• Use a calm, open posture – either sitting or standing
  • Reduce direct eye contact – do not stare
  • Allow the person adequate personal space
  • Keep both hands relaxed and visible
  • Avoid any sudden movements
  • Avoid and discourage an audience
de escalation techniques
De-Escalation Techniques
  • Explain your purpose or intention
  • Give clear, brief, assertive instruction
  • Negotiate options
  • Ensure that your non-verbal communication is non-threatening
de escalation technique 1 just listen
De-Escalation Technique #1 Just Listen

Sometimes all it takes to de-escalate someone is a good ear and the time to allow the client to vent. Just listento what they have to say and give them encouragement.

technique 2 acknowledgement
Technique #2 Acknowledgement

This is when you really listen and are able to relay back to them that you understand what they are feeling.

“I understand that you are angry”

“I see that you are frustrated”

“You feel that you have been wronged”

technique 3 allow silence
Technique #3 Allow Silence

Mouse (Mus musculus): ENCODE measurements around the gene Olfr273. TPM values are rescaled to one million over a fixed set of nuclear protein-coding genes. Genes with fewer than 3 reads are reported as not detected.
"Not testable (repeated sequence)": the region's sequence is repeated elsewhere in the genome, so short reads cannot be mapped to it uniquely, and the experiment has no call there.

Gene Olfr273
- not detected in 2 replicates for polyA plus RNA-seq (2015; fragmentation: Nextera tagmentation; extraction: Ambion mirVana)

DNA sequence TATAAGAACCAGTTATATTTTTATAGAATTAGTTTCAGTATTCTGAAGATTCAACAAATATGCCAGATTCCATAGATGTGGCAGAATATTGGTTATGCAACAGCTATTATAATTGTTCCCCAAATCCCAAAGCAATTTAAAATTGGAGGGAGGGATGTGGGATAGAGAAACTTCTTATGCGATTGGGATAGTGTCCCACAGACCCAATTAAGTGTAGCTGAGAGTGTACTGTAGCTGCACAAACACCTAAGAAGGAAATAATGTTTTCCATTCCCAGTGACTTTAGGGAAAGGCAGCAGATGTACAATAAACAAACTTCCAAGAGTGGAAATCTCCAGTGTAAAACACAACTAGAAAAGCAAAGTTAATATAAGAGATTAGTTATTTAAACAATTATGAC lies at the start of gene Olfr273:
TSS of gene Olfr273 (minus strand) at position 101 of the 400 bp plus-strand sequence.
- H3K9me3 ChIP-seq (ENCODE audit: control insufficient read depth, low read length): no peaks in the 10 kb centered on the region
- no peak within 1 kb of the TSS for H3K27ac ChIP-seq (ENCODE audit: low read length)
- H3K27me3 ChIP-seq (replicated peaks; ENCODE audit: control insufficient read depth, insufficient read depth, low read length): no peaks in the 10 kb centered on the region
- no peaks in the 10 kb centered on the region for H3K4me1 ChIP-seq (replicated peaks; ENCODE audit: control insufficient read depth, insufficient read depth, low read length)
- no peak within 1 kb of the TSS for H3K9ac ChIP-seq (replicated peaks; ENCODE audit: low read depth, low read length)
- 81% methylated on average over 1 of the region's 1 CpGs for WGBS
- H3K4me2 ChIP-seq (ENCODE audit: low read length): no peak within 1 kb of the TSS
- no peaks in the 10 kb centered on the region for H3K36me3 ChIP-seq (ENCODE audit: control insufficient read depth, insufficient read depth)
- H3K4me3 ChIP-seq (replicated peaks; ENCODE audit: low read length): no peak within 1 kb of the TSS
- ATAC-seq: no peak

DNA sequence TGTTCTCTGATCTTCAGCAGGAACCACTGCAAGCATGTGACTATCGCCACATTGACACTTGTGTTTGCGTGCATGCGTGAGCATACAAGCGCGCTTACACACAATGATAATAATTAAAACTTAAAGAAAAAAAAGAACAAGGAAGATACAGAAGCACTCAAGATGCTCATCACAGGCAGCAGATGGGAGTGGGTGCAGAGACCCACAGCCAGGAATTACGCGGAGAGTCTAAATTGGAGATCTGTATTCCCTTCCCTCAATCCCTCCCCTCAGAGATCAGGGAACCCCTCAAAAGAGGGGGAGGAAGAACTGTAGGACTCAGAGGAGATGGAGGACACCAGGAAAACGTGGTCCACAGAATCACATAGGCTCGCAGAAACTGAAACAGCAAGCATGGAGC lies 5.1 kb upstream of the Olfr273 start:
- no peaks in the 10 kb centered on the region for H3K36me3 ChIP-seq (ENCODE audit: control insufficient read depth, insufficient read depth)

You don’t need to be the problem solver. It’s not your job to have all the answers.

Give the client time to reflect, don’t fill the time with your thoughts and questions. Just be with them, calmly.

technique 4 apologize
Technique #4 Apologize

If the situation was unjust or unfair – a sincere apology is powerful. It does not mean that you are accepting blame, it means you are acknowledging that something that occurred wasn’t right or fair.

technique 5 invite criticism
Technique #5 Invite Criticism

Ask what you/we/the program could do better, be sincere. Don’t tell them why it won’t work or why it’s not a good idea, just listen and thank them for their input. This may intensify someone’s anger temporarily – but if you encourage them to continue and let them be heard the conversation tends to end on a more positive note.

technique 6 develop a plan
Technique #6 Develop a Plan

You should have a plan at the ready, for example… a place for a time out, a meeting with a supervisor or case manager; however you will want to work out the options with the client.

never threaten
Never Threaten

Once you have threatened or given an ultimatum all negotiations will cease and you will be in a win/lose situation. Try to keep options as open as possible.

ultimate plan for safety
Ultimate Plan for Safety
  • Do you have a plan if you can’t de-escalate a client?
  • Does your agency?
  • Does your agency have P&P regarding safety?
  • Do you have a way to summons others for help?